Supreme Court rules that Biden administration abused Clean Water Act's powers

President Biden's 'Green agenda' hit a major snag when the U.S. Supreme Court ruled that the Environmental Protection Agency had abused the Clean Water Act by preventing an Idaho couple from constructing a home on their lake side property.

Michael and Chantell Sackett were told by the EPA that their property was considered a protected wetland and that they would be fined an insane $40,000 a day for any violations of the wetland.

The EPA justified this order using the 1972 Clean Water Act and stretching the definition of protected waters.

However, Supreme Court Justice Samuel Alito found that, "The wetlands on the Sackett property are distinguishable from any possibly covered waters." Alito also added that there must be a "continuous surface connection with that water, making it difficult to determine where the water ends and the wetland begins."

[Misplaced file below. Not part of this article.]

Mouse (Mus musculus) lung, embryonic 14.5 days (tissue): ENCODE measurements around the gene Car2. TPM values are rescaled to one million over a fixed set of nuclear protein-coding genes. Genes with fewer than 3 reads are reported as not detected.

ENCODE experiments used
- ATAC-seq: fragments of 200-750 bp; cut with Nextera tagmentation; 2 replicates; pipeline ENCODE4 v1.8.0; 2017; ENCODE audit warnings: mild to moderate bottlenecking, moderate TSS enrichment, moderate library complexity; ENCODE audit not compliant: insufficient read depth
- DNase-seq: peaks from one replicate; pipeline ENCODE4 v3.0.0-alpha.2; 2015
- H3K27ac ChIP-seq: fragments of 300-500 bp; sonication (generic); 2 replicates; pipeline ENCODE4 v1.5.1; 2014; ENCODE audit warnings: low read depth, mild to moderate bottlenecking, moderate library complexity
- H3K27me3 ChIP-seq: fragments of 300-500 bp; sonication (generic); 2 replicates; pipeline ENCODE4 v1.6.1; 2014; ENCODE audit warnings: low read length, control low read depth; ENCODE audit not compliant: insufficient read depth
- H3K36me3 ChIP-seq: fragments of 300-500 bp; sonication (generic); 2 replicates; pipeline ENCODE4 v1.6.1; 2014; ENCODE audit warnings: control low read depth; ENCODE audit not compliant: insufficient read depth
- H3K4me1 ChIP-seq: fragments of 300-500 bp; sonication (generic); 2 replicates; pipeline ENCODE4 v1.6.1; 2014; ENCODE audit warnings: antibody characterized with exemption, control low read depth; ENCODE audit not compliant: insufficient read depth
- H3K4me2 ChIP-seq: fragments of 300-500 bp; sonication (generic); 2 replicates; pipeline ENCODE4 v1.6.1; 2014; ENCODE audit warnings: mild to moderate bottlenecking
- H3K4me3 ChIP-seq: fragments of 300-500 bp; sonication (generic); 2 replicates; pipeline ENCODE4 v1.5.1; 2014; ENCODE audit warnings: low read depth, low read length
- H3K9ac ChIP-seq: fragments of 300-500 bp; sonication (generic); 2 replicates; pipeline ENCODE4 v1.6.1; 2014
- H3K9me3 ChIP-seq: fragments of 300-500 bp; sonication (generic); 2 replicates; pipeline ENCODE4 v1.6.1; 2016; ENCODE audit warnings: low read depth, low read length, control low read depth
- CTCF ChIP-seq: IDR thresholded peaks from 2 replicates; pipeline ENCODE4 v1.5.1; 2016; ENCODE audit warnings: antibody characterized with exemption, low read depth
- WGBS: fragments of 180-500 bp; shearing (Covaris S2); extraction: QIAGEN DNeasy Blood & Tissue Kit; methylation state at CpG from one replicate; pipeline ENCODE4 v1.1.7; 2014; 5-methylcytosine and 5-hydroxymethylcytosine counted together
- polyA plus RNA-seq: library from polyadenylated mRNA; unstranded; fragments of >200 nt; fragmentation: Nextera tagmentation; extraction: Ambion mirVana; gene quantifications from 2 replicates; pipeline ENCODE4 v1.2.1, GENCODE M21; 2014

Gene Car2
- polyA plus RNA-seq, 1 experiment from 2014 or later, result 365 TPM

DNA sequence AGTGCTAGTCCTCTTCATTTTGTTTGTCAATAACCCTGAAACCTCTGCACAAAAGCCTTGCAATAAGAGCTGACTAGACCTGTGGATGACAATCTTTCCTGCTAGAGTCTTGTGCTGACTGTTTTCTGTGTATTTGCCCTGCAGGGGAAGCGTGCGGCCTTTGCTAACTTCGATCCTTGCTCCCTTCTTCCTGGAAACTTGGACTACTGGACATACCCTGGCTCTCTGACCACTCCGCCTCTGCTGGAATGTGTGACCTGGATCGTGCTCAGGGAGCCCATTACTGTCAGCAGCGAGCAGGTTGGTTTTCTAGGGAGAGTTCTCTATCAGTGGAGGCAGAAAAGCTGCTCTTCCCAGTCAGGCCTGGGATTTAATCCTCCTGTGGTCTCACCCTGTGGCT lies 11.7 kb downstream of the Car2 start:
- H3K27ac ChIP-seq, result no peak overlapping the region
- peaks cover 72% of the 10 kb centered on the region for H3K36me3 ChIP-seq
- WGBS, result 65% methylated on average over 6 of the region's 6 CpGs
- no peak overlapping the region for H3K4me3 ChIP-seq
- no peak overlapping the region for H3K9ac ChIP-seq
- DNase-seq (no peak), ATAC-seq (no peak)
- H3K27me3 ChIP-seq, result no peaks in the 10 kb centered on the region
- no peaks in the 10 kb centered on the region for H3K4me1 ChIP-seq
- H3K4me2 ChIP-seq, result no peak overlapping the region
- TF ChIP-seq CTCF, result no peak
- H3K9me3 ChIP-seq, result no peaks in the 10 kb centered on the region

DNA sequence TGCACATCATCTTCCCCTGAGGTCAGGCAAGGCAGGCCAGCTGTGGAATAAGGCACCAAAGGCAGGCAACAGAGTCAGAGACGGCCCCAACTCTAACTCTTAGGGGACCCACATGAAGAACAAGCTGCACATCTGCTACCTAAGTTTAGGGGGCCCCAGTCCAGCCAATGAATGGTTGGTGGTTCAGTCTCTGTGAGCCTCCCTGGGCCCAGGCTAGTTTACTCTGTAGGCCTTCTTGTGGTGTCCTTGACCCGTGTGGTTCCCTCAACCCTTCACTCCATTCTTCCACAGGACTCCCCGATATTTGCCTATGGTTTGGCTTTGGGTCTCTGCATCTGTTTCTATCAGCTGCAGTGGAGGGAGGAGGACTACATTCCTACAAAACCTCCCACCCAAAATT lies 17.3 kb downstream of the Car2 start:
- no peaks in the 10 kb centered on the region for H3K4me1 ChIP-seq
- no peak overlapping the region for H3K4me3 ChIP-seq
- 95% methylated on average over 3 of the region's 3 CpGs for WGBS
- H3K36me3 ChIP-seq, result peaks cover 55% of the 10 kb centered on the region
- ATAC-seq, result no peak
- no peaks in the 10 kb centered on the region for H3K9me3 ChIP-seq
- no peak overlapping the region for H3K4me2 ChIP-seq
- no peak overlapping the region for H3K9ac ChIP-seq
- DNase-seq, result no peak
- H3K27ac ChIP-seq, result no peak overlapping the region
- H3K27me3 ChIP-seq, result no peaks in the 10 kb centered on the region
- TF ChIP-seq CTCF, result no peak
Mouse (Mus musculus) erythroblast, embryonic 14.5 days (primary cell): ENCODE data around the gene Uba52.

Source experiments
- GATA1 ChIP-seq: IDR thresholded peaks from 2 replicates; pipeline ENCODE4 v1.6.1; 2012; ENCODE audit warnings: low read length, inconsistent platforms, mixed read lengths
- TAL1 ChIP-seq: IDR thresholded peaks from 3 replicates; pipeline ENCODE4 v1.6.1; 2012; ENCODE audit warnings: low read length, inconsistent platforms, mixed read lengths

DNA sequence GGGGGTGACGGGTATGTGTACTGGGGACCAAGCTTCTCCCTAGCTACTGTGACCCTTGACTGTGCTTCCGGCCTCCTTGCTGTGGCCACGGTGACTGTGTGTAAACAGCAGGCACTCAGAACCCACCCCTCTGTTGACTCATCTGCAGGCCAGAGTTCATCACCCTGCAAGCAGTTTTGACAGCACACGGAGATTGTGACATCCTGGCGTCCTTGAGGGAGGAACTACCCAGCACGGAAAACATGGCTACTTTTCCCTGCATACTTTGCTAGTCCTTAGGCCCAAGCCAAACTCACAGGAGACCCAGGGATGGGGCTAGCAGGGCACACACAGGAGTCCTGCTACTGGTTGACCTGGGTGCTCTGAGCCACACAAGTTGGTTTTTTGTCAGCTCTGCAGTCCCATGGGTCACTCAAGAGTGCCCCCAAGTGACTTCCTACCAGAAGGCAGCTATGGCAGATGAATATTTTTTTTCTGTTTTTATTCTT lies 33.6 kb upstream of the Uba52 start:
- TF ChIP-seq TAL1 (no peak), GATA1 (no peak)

The Sackett's lawyer, Damien Schiff, celebrated the decision by saying the decision would "return the scope of the Clean Water Act to its original and proper limits. He also stated the decision was "a profound win for property rights and the constitutional separation of powers."

The liberal justices on the Supreme Court predictably lamented that this ruling would rein in the EPA's ability to combat climate change, and in a sense they are correct. The EPA has been restricted and can no longer make unjust decisions about how Americans can use their land.